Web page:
Last name: Fish

This interesting surname is of Anglo-Saxon origin, and derives from the Middle English (1200 - 1500) "fische" or "fish", itself coming from the Olde English pre 7th century "fisc" meaning a fish. "Fisc" occurs as a personal name in the Domesday Book for Norfolk of 1086. The surname is first recorded at the beginning of the 13th Century (see below), and it is a metonymic occupational name for a catcher or seller of fish. Job descriptive surnames originally denoted the actual occupation of the namebearer, and later became hereditary. One Daniel Fisc appears in the Calendar Rolls of Suffolk, dated 1208, and a Robert Fisk in the 1230 Pipe Rolls of Northumberland. In the 14th Century the name was normally written with the preceding article "le" meaning "the", for example, Robert le Fissh of Somerset (1327). On April 27th 1635, one Christopher Fish embarked from London on the ship "Ann and Elizabeth", bound for the Barbados, "Hotten's Records". The first recorded spelling of the family name is shown to be that of Ernis Fish, which was dated 1202, witness in the "Assize Court Rolls of Lincolnshire", during the reign of King John, known as "Lackland", 1199 - 1216. Surnames became necessary when governments introduced personal taxation. In England this was known as Poll Tax. Throughout the centuries, surnames in every country have continued to "develop" often leading to astonishing variants of the original spelling.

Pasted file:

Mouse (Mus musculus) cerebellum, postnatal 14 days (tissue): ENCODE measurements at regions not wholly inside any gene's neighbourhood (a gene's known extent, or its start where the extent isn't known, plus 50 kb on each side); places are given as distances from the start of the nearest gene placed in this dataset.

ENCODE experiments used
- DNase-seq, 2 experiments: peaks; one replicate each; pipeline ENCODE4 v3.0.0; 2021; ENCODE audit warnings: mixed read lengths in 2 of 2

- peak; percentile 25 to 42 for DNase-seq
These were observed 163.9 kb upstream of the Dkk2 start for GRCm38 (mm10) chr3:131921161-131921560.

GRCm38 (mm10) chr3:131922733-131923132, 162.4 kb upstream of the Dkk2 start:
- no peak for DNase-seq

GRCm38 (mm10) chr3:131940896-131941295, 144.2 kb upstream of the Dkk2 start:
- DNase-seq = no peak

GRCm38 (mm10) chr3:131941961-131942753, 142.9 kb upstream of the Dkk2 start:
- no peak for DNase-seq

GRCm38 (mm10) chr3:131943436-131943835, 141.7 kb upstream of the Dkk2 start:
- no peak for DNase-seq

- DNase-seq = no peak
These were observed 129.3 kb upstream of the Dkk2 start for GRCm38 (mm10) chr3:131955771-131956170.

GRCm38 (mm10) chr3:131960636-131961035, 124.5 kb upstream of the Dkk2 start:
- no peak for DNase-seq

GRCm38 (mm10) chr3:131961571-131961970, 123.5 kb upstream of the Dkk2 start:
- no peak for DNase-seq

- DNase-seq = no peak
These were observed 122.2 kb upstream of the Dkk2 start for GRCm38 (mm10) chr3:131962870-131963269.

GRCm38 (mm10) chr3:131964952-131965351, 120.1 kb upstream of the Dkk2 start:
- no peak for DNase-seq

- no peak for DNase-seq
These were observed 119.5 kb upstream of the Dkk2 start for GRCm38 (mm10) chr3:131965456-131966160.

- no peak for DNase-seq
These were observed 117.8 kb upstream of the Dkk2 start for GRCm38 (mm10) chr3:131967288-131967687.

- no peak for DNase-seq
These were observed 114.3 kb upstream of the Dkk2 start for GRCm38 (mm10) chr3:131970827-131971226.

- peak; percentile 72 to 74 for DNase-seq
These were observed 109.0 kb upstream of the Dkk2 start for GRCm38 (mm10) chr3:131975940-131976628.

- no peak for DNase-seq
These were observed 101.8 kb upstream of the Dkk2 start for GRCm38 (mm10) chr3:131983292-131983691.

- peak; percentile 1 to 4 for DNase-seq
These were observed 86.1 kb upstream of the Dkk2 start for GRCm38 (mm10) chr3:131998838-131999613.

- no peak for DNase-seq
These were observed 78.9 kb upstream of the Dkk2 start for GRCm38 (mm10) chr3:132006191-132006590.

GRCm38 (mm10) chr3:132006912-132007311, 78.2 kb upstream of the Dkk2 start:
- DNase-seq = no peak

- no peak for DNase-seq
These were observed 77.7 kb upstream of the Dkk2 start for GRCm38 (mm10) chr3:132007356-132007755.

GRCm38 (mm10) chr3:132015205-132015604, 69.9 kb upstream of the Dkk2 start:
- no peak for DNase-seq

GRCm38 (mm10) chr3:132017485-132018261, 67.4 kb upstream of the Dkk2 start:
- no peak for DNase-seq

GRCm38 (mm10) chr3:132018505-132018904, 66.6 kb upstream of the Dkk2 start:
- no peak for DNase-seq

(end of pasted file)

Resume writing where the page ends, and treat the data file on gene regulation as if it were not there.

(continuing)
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Ian Fiske
The family Fisk/ Fiske appear in the domesday book from Laxfield, Suffolk. They had been in Suffolk 200 or so years before the Norman conquest which puts them firmly into Danelaw, (Fisk is still Danish for Fish, Fiske(r) fisherman. Fisc came about as the monks used latin to record names. Phonetically these are similar but the meaning of fisc is monetary. Fish and the softening of the 'k'came about during Henry VIII' s reign in order to standardise the language in his kingdom. Fisk(e) have their own coat of arms, inferred by Henry IV, confirmed 5 kings later by Charles I.